Bookmakers and Keynesian Beauty Contests

For any number of reasons, I spend a decent amount of time thinking about how lines are set at a sportsbook1. I think there are a couple common misconceptions about how a point spread is created. An analogy to the stock market is useful.

When talking about how the stock market works, John Maynard Keynes referred to the idea of a ‘beauty contest’ where the goal isn’t to pick the most beautiful person out of a set of contestants, but instead to choose the one you expect to be the most popular choice. At first thought, you might just go with your own preference. A more sophisticated person thinking a bit deeper might instead pick the one they expect most other people to choose. Somebody even MORE sophisticated might instead pick the one they expect other people to expect other people to choose. And so on, and so on, and so on.  

Keynes’s point was to apply this to the stock market – think about a company’s stock price and how you expect it to move. Should it be based on how a company will perform? Or based on investors’ best guess as to how a company will perform? Or investors’ best guess about investors’ best guess about how a company to perform?2

Back to gambling. Imagine the Bulls are favored by three and a half points against the Lakers. At the most basic level, there will be people who assume that bookmakers expect the Bulls to win by 3-4 points (or, put another way – that the median outcome of a game between the two teams is for the Bulls to win by 3 or 4 points). This is… not entirely accurate. Why? Because bookmakers don’t make money by betting on games or accurately predicting outcomes; they make money by having roughly similar amounts of wagering on both sides of a market, matching buyers and sellers and pocketing their vig. In this way, oddsmaking is a Keynesian beauty contest. From an oddsmaker’s perspective, you really don’t care about the outcome of a game – what you care about is inducing betting in relatively even amounts on both sides. 

Except hang on. That’s not right either. There’s more than one bookmaker in the world, and there’s no reason every gambler has to come to you. Imagine you have a spectacular model and feel very confident about three things: (1) the Bulls should be favored by three points, (2) that the right line to get a 50-50 wagering split would be Bulls by six points, and (3) you have three competitors who are not as good at predicting the split and will probably set their line around Bulls by three points. If you actually post the line you think is correct (#2) but stick out meaningfully compared to other market markets, then any ‘sharp’ bettors will quickly swarm you with bets on the Lakers, and you will have a very conclusively uneven set of wagers.3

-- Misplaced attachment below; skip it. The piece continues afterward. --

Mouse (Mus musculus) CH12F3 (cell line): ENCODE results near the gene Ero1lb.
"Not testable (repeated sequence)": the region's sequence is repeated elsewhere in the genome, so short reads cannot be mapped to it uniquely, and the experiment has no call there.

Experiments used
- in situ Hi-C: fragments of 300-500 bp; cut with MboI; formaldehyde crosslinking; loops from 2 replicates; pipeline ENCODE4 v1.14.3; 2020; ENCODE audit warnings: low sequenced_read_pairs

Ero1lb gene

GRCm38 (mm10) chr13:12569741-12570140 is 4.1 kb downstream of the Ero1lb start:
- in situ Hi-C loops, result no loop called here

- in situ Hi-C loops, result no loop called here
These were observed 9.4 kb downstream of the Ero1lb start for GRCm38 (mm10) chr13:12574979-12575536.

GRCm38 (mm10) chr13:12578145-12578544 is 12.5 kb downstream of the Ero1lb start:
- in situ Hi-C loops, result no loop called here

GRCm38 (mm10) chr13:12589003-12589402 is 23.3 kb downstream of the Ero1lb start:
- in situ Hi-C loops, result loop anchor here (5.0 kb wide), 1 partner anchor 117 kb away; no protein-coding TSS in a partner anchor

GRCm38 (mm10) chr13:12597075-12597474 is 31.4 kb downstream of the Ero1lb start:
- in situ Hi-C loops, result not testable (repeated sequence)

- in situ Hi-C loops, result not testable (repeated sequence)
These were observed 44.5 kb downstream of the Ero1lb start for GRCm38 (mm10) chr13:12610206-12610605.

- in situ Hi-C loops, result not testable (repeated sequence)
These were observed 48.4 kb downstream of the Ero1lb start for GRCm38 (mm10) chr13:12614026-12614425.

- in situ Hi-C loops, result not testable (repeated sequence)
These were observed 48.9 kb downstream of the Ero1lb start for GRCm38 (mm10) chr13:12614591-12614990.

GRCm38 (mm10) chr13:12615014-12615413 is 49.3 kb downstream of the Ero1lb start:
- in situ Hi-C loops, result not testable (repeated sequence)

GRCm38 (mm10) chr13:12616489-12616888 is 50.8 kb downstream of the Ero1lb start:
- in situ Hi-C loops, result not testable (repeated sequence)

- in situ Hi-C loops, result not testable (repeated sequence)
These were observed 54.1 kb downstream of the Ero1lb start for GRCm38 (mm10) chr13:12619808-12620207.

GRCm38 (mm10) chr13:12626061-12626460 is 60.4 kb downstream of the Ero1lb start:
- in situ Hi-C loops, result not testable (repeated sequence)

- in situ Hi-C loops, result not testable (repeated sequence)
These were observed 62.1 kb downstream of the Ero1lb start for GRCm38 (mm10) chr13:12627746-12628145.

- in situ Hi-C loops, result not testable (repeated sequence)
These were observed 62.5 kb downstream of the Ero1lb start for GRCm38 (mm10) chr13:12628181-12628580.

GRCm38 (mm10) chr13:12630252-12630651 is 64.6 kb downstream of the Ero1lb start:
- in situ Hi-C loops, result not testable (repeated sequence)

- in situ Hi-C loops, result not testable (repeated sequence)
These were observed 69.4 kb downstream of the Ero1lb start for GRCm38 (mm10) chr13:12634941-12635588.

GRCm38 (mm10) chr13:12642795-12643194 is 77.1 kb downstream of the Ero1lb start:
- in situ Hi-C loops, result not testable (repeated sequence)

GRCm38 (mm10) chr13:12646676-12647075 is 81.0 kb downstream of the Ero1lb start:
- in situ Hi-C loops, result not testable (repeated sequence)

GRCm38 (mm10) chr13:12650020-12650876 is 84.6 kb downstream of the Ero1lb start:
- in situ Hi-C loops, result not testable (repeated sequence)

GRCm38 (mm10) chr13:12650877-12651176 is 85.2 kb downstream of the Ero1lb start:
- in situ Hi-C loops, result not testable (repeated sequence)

That is not a recipe for success. Instead, you have to actually take this beauty contest a step further – and have your line determined not just by your view on the game, or your view on the public’s view on the game, but your view of bookmaker’s view of the public’s view of the game. This is not the most intuitive thing in the world! And it goes against what a lot of pseudo-sophisticated bettors like to throw out when someone mentions ‘how good Vegas is’ at predicting games. But if you take a step back to think about it, it makes sense (and at least one bookmaker agrees it’s how it works). In the long run, prices will likely adjust to be closer to that 50-50 split you were accurately considering (#2), but in the short run you need to start more in line with other books (#3) or find yourself hopelessly lopsided.  

Another reasonable question – does this actually matter? Or put another way, does setting lines based on a third level Keynesian beauty contest really make a difference versus setting lines based on what you think will happen in a game? In truth, not really. Imagine the opposite were true – that somehow bookmakers were systematically biased in some way compared to the actual outcome of a game. A bettor could clean up just by betting against that bias – and if their wagers were large enough, the sportsbook would end up losing money.4 The only way for that to not happen all the time is for the market to be reasonably efficient enough that spreads are a pretty good predictor of the outcome of the game. But it’s still a fun5 thought experiment on how the lines are set, even if you end up in the same place at the end.

If any of this is interesting, I really do recommend The Logic of Sports Betting. I’m not getting paid for that plug, I just found the book to be a pretty great overview of how to think about sportsbooks and the mechanics behind how lines are set, rather than a gimmicky ‘here’s how to beat Vegas’ that one may expect.